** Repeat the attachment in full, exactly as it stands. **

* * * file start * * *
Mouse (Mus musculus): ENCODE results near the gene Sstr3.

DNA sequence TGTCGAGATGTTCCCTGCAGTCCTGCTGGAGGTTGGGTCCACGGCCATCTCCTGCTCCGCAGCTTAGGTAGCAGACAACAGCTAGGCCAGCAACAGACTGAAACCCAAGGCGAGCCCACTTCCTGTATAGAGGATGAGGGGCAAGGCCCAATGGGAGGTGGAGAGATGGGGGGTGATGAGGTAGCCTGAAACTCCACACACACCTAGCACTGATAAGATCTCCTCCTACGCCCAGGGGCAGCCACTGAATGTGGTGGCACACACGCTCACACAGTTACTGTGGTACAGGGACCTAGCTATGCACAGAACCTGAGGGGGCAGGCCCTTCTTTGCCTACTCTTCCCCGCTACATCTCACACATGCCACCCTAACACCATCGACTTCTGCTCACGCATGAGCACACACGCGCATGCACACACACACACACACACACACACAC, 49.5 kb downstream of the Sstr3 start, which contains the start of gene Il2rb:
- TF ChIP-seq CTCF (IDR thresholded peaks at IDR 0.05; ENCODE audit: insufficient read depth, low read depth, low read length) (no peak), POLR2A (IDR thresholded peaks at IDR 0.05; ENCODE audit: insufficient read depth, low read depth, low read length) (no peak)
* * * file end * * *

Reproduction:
Mouse (Mus musculus): ENCODE results near the gene Sstr3.

DNA sequence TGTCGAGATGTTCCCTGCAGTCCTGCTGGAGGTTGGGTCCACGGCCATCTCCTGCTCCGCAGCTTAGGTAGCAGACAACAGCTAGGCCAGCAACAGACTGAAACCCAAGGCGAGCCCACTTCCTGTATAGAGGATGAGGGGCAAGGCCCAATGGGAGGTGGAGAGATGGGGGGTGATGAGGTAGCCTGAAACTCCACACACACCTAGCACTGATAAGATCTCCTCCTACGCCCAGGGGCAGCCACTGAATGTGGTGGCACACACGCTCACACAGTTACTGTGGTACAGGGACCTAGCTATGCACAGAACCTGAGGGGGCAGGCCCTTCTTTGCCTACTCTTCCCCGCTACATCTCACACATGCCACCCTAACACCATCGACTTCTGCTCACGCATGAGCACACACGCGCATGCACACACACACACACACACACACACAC, 49.5 kb downstream of the Sstr3 start, which contains the start of gene Il2rb:
- TF ChIP-seq CTCF (IDR thresholded peaks at IDR 0.05; ENCODE audit: insufficient read depth, low read depth, low read length) (no peak), POLR2A (IDR thresholded peaks at IDR 0.05; ENCODE audit: insufficient read depth, low read depth, low read length) (no peak)